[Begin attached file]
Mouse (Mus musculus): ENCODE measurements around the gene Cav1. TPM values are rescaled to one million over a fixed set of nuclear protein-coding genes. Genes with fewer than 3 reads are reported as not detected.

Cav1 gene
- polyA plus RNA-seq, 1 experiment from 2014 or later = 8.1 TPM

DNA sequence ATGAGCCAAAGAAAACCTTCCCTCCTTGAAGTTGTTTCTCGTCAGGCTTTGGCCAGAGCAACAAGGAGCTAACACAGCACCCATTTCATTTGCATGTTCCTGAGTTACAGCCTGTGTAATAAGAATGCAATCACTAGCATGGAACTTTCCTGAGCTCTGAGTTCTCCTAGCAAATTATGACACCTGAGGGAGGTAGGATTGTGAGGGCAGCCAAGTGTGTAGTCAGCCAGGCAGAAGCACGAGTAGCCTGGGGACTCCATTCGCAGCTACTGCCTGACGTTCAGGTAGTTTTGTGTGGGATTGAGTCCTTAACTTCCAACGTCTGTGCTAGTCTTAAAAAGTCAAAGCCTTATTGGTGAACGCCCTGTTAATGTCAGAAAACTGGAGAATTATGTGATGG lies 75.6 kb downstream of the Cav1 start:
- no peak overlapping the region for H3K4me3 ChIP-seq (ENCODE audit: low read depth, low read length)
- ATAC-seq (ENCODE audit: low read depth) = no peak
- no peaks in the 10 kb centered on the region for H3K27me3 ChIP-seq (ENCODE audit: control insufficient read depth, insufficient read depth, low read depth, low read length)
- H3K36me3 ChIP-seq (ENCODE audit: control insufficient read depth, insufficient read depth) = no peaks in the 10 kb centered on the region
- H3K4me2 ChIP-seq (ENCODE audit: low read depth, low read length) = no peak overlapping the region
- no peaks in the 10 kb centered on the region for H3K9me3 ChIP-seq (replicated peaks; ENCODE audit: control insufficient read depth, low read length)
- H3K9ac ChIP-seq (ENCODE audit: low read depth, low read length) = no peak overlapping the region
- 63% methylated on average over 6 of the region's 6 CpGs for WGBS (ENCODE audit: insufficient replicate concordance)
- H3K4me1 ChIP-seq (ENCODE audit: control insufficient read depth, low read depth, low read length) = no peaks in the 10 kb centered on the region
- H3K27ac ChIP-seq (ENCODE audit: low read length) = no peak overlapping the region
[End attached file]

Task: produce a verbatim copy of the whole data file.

Mouse (Mus musculus): ENCODE measurements around the gene Cav1. TPM values are rescaled to one million over a fixed set of nuclear protein-coding genes. Genes with fewer than 3 reads are reported as not detected.

Cav1 gene
- polyA plus RNA-seq, 1 experiment from 2014 or later = 8.1 TPM

DNA sequence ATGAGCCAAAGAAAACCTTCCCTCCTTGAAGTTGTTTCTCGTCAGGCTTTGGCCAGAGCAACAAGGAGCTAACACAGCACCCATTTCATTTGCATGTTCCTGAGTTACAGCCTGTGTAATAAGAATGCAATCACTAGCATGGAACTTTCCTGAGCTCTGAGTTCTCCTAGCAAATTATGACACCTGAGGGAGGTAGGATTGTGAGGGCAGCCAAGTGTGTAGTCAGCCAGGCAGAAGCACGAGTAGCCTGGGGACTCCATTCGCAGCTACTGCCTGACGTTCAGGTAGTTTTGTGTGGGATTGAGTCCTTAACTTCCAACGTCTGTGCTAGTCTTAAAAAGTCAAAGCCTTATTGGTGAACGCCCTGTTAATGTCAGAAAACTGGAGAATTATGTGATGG lies 75.6 kb downstream of the Cav1 start:
- no peak overlapping the region for H3K4me3 ChIP-seq (ENCODE audit: low read depth, low read length)
- ATAC-seq (ENCODE audit: low read depth) = no peak
- no peaks in the 10 kb centered on the region for H3K27me3 ChIP-seq (ENCODE audit: control insufficient read depth, insufficient read depth, low read depth, low read length)
- H3K36me3 ChIP-seq (ENCODE audit: control insufficient read depth, insufficient read depth) = no peaks in the 10 kb centered on the region
- H3K4me2 ChIP-seq (ENCODE audit: low read depth, low read length) = no peak overlapping the region
- no peaks in the 10 kb centered on the region for H3K9me3 ChIP-seq (replicated peaks; ENCODE audit: control insufficient read depth, low read length)
- H3K9ac ChIP-seq (ENCODE audit: low read depth, low read length) = no peak overlapping the region
- 63% methylated on average over 6 of the region's 6 CpGs for WGBS (ENCODE audit: insufficient replicate concordance)
- H3K4me1 ChIP-seq (ENCODE audit: control insufficient read depth, low read depth, low read length) = no peaks in the 10 kb centered on the region
- H3K27ac ChIP-seq (ENCODE audit: low read length) = no peak overlapping the region